Faint organ music which came from the outside of the room swelled to a brave diapason as the Duke entered, accompanied by his best man, Major Metcalfe.
The Duchess entered on the arm of Rogers. The Rev. Jardine, attired in a white surplice, stood waiting. Before the altar, Major Metcalfe, huge of build and a seeming tower of strength, stood next to the Bridegroom.
Angelican Rite Used
"Dearly beloved," the minister began in his paternal voice, "we are gathered here together in the sight of God and this congregation to join this man and woman in holy matrimony, which is an honorable estate instituted of God in a time of man's innocency, signifying the mystical union betwixt Christ and church which the holy estate of Christ has adorned and beautified with his presence.
"It is therefore ... not to be enterprised nor taken wantonly, but discreetly, advisedly and soberly and in fear of God, duly considering the causes for which matrimony was ordained.
"It has ordained the mutual society of help and comfort that one ought to have of another in both prosperity and adversity.
"Into which holy estate these two persons have come now to be joined. Therefore if any man can show any just cause why they may not be lawfully joined together, let him now speak, else hereafter forever hold his peace.
Then, as the Duke stood erect with his hands clasped behind him and the Duchess listener intently, the Vicar continued:
"I require and charge ye both, as ye will answer at the dreadful day of judgment when the secrets of all hearts shall be disclosed, that if either of ye know any impediment why ye may not be lawfully joined together in matrimony ye do now confess it.
"For be you well assured that so many couples joined together otherwise than by God's word doth allow, are not Joined together by God, neither is their matrimony lawfully.
In asking the Duke to promise he would cherish and treasure the Duchess, "forsaking all others and keep thee only unto her so long as ye both shall live," Rev Jardine addressed him by his full name of Edward Albert Christian George Andrew Patrick David.
The Duke's "I will" was given in a bold, clear tenor voice.
"Bessie Wallis, the vicar then asked, "wilt thou have this man to be thy wedded husband, to live together after God's ordinance In the holy state of matrimony? 'Wilt thou obey, serve, love, honor and keep him in sickness and in health, and forsaking all others, keep thee only unto him ao long as ye both shall live?"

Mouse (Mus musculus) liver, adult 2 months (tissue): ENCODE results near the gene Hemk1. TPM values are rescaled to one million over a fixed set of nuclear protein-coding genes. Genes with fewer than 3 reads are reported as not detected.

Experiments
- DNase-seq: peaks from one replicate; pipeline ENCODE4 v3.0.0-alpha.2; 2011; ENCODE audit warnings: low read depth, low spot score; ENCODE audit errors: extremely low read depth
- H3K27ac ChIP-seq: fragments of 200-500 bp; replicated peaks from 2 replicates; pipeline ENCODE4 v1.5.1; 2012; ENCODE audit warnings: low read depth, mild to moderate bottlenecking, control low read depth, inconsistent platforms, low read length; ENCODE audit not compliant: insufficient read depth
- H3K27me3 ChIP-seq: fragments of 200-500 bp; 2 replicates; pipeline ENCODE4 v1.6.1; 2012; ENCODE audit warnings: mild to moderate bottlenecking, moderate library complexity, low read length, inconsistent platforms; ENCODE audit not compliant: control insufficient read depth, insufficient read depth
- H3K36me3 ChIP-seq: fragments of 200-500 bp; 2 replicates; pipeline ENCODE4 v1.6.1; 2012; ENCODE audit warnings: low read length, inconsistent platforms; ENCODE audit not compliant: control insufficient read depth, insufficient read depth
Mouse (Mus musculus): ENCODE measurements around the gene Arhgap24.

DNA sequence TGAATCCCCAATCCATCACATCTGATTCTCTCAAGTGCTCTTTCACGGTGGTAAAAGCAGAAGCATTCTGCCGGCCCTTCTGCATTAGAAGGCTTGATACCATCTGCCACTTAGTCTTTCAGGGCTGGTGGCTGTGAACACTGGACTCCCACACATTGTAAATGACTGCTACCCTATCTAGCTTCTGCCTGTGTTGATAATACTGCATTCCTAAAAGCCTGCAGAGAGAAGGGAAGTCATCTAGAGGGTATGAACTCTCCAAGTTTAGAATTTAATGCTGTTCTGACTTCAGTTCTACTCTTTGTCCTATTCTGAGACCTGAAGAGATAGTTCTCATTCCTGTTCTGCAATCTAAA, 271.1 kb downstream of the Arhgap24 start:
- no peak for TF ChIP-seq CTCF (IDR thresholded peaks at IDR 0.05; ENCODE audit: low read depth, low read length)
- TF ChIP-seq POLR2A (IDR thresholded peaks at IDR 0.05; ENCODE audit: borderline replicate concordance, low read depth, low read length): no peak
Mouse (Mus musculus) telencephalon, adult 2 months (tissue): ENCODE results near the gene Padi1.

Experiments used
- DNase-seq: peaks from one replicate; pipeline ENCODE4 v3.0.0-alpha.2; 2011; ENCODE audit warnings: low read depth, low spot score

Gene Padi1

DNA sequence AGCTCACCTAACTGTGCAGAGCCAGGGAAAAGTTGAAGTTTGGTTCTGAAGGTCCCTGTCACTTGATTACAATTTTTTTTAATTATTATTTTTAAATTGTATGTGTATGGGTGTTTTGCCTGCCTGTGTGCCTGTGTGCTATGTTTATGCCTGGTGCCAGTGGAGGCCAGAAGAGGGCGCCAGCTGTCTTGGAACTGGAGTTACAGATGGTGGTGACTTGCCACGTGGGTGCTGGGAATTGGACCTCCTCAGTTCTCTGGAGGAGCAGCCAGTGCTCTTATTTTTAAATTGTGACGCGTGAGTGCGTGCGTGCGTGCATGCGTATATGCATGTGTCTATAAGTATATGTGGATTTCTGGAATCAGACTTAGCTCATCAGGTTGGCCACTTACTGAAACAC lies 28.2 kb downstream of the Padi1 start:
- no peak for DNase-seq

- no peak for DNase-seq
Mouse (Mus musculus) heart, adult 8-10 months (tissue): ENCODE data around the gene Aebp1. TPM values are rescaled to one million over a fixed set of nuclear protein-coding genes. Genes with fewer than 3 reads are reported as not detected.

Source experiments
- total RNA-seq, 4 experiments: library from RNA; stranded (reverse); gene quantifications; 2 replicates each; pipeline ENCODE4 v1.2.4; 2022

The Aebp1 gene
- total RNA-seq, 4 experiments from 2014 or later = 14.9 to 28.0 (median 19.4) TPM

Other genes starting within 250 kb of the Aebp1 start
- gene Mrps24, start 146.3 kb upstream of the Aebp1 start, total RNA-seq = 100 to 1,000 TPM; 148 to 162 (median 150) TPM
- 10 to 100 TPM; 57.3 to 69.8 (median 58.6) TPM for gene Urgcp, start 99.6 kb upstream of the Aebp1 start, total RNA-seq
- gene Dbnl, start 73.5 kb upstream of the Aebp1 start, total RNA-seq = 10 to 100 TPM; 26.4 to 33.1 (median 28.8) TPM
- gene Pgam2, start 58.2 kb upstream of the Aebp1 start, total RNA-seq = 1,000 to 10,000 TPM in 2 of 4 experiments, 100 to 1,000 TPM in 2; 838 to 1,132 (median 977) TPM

Soft and low but clearly audible to the assembled gathering came the Duchess' words: "I will."
Given Away By Rogers
"Who giveth this woman to be married to this man?" asked me vicar.
"I do," said Rogers in a staccato voice.
The couple then recited after the minister:
"(Edward, Bessie Wallis) take thee . . . to be my wedded (husband, wife) to have and to hold, from this day forward, for better or for worse, richer or poorer, in sickness and in health, to love and cherish until death do us part according to God's holy ordinance, and thereto I plight my troth,
It was while he spoke tnese words that I clearly saw a tear in Edward's eye.
The minister had placed their right hands together as the couple repeated the troth. When they had loosed their hands, the vicar handed the thin gold ring to Edward, who placed it on her finger as he repeated the minister's words:
"With this rine I thee wed: with my body I thee worship, and with all my worldly goods I thee endow. In the name of the Father, the Son, and the Holy Ghost."
Wallis voice broke more than once during the service, the vicar had to prompt her twice at the point where she pledged her love to the man who chose her before throne and country.
At conclusion of the ceremony the couple knelt on white satin cushions before the altar.
"Let us pray," intoned the Rev. Jardine. "Oh, eternal God, creator and preserver of all mankind, giver of all spiritual grace, author of ever-lasting life send thy blessing to these thy servants, this man and this woman.